Friday, 5 April 2013

R.I.P. R.E

I found out about Roger Ebert’s death via twitter. I had, just hours earlier, read his blog post from the day before about his cancer recurrence and taking a ‘leave of presence’. So Diablo Cody’s tweet, ‘RIP Roger Ebert’ came as quite a shock. I wasn’t prepared for the news and I instantly felt the loss. The next tweet I read simply said “the balcony is closed”, and the one after that said “RIP Roger, see you at the movies”. It all made me a bit teary.

I am not normally affected so deeply by the loss of someone I’ve never met, but fresh off of reading his blog post about slowing down (which is still 99% busier than I am at my busiest) it just hit me right in the feels. In the 24 hours since then, I have read numerous posts and articles about Roger Ebert and it has become very clear that a lot of people are feeling deeply affected by his death. The topics are varied but all of them boil down to the same core themes – his strength and determination in fighting cancer, his positivity and joy at being able to do what he loved to do, and his passion for both watching movies and talking about them.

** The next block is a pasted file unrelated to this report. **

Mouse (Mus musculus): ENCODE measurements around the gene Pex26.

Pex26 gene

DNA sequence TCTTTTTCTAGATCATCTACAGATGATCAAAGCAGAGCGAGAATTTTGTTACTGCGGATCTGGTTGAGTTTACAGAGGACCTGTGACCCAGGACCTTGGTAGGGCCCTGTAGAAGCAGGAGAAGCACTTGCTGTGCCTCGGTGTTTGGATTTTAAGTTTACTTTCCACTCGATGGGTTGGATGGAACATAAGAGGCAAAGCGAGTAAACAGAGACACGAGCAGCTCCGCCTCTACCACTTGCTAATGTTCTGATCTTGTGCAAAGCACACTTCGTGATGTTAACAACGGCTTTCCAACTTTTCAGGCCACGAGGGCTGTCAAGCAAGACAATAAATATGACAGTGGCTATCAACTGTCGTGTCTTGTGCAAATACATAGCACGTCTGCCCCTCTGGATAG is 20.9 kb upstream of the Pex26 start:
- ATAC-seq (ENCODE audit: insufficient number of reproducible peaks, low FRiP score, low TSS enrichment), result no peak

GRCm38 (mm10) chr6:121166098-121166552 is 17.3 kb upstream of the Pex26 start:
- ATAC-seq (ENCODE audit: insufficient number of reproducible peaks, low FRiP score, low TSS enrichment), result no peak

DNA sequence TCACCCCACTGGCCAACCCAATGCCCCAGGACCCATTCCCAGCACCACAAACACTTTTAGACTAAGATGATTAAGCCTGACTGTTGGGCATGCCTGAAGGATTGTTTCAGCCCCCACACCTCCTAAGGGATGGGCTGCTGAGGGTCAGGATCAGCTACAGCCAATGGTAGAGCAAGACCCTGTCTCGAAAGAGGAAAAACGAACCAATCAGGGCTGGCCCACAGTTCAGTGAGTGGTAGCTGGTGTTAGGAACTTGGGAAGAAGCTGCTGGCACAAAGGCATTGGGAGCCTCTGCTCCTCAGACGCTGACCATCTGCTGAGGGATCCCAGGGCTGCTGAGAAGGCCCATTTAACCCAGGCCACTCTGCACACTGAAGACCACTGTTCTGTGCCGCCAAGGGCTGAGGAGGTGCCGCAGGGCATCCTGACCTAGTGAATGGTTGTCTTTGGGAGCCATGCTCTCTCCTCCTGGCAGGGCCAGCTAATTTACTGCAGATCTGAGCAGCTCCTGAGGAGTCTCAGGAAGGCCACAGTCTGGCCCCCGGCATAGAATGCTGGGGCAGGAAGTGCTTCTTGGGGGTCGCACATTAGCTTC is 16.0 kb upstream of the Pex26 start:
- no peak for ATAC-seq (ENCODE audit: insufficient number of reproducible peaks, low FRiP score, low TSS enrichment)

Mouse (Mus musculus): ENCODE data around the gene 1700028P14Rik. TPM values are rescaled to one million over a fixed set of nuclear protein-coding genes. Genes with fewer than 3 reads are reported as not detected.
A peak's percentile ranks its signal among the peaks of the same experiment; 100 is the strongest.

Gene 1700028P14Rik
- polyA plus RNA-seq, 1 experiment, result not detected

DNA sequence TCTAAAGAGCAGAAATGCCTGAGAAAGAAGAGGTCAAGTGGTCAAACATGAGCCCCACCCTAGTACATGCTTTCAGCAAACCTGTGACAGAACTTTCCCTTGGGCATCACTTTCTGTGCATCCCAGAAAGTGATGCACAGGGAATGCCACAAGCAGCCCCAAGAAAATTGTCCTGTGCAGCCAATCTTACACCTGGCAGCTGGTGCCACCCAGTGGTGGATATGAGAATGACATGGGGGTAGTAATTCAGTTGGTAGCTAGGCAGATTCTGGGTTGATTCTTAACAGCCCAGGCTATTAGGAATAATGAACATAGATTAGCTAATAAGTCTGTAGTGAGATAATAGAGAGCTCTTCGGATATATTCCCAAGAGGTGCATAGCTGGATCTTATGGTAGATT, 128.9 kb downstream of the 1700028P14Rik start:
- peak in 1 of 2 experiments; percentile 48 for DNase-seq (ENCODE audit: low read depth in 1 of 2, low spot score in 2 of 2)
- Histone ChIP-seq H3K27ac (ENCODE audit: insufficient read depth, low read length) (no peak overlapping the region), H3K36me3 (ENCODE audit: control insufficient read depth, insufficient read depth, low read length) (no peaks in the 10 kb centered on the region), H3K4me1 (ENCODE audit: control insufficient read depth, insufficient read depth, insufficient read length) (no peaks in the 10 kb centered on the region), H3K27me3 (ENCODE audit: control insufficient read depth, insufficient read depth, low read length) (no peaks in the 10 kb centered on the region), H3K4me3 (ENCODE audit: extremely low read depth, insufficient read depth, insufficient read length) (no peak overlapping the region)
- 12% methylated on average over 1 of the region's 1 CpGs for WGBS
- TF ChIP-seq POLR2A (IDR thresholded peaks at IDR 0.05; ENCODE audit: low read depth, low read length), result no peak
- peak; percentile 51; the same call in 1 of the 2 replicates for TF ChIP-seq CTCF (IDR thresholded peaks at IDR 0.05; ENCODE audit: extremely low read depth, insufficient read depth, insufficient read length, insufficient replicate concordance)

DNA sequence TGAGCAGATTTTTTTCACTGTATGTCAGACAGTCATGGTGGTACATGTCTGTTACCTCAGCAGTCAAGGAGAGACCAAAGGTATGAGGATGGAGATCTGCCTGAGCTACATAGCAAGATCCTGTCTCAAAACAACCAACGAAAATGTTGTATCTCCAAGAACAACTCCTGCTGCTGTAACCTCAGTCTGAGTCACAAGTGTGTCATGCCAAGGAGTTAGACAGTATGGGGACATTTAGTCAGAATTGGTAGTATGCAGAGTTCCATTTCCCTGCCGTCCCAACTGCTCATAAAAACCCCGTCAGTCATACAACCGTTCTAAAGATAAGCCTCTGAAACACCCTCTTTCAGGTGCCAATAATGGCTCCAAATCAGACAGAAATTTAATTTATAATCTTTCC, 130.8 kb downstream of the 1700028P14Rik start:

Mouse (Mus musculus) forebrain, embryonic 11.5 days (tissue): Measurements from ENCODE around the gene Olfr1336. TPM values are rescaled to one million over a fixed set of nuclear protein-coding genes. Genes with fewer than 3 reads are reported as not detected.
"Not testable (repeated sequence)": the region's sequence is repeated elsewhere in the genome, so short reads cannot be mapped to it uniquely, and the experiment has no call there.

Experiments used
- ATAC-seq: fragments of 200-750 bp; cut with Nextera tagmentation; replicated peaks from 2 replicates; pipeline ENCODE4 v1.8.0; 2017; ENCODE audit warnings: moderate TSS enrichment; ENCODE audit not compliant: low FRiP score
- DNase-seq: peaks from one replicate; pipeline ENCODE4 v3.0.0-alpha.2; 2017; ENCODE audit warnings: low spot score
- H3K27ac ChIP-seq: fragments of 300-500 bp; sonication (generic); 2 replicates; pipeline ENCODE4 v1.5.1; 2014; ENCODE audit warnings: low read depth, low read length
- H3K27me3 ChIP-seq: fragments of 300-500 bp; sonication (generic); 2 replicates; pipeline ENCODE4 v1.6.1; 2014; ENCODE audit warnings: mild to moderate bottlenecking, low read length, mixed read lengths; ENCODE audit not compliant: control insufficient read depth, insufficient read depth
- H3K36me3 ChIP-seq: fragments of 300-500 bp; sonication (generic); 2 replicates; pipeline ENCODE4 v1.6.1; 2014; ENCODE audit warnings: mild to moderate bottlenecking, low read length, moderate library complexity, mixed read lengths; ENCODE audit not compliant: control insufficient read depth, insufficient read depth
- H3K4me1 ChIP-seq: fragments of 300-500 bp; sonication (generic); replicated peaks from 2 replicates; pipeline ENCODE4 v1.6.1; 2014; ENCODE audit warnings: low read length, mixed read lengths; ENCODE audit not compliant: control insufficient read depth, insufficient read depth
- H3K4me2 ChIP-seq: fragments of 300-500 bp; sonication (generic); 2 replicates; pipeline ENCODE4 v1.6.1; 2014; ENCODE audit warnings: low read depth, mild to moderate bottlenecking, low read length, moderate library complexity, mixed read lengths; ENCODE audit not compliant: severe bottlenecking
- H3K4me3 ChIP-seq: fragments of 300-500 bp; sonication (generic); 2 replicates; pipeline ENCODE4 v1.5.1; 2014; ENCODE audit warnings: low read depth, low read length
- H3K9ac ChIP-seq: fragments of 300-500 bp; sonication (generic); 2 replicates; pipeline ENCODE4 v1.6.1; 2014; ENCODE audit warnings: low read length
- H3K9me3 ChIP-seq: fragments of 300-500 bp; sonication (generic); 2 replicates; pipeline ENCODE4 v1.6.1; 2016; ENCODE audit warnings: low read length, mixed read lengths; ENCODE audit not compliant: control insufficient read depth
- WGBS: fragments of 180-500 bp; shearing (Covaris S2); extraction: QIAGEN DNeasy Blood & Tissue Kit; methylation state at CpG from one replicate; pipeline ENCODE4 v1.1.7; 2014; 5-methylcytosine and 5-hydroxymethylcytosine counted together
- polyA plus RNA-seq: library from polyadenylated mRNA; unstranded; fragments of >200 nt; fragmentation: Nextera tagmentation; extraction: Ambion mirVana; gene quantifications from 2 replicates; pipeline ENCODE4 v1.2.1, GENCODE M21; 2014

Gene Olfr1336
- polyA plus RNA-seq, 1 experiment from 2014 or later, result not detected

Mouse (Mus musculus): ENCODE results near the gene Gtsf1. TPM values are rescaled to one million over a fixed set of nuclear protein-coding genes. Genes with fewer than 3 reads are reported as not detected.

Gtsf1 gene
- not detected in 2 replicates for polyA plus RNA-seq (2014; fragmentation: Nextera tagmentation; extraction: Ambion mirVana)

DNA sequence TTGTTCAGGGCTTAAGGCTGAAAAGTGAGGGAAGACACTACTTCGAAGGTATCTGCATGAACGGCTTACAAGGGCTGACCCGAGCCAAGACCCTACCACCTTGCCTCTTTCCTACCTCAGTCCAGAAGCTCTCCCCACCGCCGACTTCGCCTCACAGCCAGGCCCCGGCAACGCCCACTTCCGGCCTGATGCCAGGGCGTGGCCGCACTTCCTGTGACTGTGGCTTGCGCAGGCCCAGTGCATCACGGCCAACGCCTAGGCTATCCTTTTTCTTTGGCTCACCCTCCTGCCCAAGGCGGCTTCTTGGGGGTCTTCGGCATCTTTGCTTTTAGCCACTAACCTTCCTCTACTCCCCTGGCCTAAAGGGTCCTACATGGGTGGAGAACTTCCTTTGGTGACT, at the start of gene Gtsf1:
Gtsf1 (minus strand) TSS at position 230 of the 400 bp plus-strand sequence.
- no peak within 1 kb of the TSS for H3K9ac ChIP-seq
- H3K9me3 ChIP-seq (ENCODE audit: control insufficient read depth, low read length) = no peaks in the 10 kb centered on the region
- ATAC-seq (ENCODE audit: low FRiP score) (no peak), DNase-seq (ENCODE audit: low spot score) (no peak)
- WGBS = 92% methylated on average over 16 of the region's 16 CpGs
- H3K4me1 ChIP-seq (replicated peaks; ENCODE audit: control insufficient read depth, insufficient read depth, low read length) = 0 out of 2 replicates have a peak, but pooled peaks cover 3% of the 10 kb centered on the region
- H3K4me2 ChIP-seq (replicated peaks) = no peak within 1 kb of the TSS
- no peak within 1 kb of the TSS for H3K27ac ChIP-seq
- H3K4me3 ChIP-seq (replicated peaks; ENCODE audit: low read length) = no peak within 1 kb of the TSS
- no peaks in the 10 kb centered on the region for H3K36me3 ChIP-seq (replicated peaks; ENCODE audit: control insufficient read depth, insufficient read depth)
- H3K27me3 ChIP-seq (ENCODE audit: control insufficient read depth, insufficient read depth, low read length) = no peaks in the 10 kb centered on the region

Many people have also written about his kindness, his adaptability (he transitioned seamlessly to new mediums – newspaper, tv, blogging, facebook, twitter) and his relatability. He was a champion for films he believed in and didn’t care if anybody agreed. He unabashedly liked what he liked.

What I remember about watching Siskel & Ebert is how unpretentious they were in their movie reviews. Ebert talked about movies in a way that made them accessible. He didn’t talk about movies the way that film students are trained to – by analyzing and dissecting; He talked about movies the way movie-lovers are naturally inclined to – by what they liked and didn’t like and how it made them feel, and that is what I loved about him.

After every movie we see, my sister seeks out Ebert’s review of that movie. Sometimes she forwards them to me and often she just tells me what he has to say. It never mattered if we agreed with his opinion, we still valued knowing it. I think for Stefanie, it wasn’t a complete movie-watching experience if she couldn’t top it off with reading Ebert’s review. I know she will miss that aspect of her movie-going experience.

So, Roger Ebert, you will be missed. See you at the movies, I’ll bring the popcorn.

The balcony is now closed.

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